Here’s a link to what I’m seeing.

          • It specifically says AF Type G and D lenses are manual focus only, You’re misreading the first description line, which is admittedly confusing. The original AF-D lenses we’re talking about aren’t “AF-S Type D.” Not sure what an “AF-S Type D” lens is, but I do know that AF-S lenses have the autofocus motor built into the lens.

            AF-D lenses, which don’t have the AF motor built into the lens, are not supported because the FTZ II (like the original FTZ) doesn’t have an AF motor and screw drive to autofocus the D lenses:

            Lens Compatibility

            Autofocus Lenses

            AF-S Type G, E, and D; AF-P Type G and E; AF-I Type D: Full support of autofocus, MF (with electronic rangefinder support), full auto-exposure modes, and exposure metering

            AF Type G and D: Manual focus only (with electronic rangefinder support), full auto-exposure modes, and exposure metering
            Other AF Lenses: Manual focus only, full auto-exposure modes, and exposure metering

          • Oi Vey, right you are! I think I’ll just crawl back to my Pentacon Six and pretend its still the eighties. 😉

  • As someone who picked up a Z7 and has really, really come to love it, I think an overlooked but great part about the whole Z9 launch is that it has generated so much positive press for not only the Z9 but the Z system as a whole.

    Nikon has spent too little time advertising themselves and this new system. They’ve let too many talking heads on YouTube slag the earlier Z cameras without learning how to use them. The Z cameras do *not* have substandard autofocus. They just have an AF system that requires a bit more understanding and a bit more input from the photographer to operate well. The best thing that any Z camera user can do is pick up a ByThom guide, spend a little time reading it and incorporating Thom’s tips and advice into their use of the camera and the Z5/6/7 will match or beat the results from a Canon R5/6 or Sony A7 series. The talking heads on YouTube are more interested in generating click bait and don’t put the time into learning the system. It’ll be interesting to see their responses to the Z9…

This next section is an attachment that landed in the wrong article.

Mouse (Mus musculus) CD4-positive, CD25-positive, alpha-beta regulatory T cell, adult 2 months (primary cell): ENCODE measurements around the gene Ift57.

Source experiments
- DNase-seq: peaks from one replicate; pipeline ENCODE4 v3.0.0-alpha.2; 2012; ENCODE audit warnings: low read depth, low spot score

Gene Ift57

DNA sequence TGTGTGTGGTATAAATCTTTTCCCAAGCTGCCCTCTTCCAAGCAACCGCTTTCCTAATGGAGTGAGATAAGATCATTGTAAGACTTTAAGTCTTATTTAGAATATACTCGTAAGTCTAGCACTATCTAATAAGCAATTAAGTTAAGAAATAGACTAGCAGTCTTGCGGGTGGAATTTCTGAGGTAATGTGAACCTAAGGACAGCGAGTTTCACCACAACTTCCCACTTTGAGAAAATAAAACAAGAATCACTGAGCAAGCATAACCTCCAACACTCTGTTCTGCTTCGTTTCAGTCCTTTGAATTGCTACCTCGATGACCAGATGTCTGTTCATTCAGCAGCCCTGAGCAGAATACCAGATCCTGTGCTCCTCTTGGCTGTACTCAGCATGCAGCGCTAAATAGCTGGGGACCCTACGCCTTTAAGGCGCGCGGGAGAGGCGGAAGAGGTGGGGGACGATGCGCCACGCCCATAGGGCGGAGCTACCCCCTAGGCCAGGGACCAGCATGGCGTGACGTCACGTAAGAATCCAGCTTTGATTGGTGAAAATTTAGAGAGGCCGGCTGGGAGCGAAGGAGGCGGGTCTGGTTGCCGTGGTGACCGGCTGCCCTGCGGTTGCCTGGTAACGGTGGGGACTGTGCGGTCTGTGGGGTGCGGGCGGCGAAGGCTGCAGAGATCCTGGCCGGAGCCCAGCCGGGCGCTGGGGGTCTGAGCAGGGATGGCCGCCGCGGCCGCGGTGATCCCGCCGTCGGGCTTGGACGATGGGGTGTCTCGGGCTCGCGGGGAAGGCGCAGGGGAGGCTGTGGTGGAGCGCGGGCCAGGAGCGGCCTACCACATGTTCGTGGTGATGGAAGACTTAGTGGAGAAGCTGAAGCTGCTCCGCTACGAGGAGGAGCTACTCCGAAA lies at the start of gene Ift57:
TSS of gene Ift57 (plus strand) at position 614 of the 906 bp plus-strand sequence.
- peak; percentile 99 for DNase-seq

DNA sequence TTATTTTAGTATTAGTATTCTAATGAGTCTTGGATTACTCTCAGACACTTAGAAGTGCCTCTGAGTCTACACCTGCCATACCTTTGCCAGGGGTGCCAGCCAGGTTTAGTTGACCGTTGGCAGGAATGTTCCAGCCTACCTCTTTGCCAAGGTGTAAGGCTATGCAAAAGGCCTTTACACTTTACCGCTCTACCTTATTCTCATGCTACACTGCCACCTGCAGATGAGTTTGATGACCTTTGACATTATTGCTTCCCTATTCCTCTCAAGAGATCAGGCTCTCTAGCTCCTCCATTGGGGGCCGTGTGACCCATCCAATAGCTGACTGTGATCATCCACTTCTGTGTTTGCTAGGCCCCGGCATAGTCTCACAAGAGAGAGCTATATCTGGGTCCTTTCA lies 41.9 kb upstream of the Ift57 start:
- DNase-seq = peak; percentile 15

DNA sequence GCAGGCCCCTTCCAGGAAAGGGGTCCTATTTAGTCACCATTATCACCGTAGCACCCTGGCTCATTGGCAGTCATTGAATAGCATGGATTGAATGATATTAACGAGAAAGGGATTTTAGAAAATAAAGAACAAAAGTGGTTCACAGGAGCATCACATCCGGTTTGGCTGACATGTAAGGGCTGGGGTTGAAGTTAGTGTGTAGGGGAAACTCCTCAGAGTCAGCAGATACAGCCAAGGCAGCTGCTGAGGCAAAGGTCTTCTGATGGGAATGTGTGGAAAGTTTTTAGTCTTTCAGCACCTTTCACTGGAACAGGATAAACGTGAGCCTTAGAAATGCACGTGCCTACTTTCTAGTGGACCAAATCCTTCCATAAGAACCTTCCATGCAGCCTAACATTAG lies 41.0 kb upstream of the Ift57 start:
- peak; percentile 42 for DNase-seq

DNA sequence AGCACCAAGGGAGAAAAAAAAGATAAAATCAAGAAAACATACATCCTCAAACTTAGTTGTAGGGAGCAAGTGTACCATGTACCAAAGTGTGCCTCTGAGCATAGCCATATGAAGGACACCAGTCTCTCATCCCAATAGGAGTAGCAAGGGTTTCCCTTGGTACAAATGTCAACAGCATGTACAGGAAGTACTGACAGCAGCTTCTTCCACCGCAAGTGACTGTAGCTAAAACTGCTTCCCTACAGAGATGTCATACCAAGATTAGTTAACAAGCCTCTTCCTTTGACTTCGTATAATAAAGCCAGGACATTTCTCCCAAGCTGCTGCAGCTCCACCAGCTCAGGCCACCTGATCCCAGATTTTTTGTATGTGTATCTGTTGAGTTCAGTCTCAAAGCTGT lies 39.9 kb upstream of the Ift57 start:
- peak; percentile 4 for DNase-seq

And then there are the lenses. Nikon has really, really started to once again show that they know optics with the Z lenses. Even kit lenses like the Z 16-50mm on the Z50/Zfc are optically pretty good. Lenses like the f2.8 zoom trio redefine their class. There are lenses like the Z 50mm f1.8S which is an affordable option that delivers something nearing Zeiss Otus results. I’m blown away every time I use that lens and start pixel peeping.

    Cameras like the Z9 are halo products that should show the more pedestrian offerings in a good light. I think the Z9 has the opportunity to do just that. It’s certainly off to a good start

    • I certainly agree that the advertising could have been better the last years. But I have enjoyed the release of this camera taking some of the really clickbaity articles and videos out behind the woodshed.
      You’re definitely right about the halo product point. I think the Z6 and 7 are both excellent cameras that will benefit from having the Z9 above them.

    • Christopher, I am in total agreement. I used Sony mirrorless cameras for years for my work on this site. When the Nikon Z5 released last year as the new “full frame entry level” model in the Z series, I bought it with the 24-50mm kit lens. The camera is the best camera I’ve ever used, and the kit lens, which I am sure everyone would think to avoid due to the slow aperture, is amazing. I’ve used it exclusively for countless situations and it just works!

      The Z series is surely overlooked right now. Maybe the Z9 will help. And maybe our upcoming articles on the Z series will help a little bit, too!

  • Haha, I hear you. I prefer shooting film, anyhow. It’s more satisfying, albeit less convenient. Digital is too “easy” and disposable, although necessary in the current time.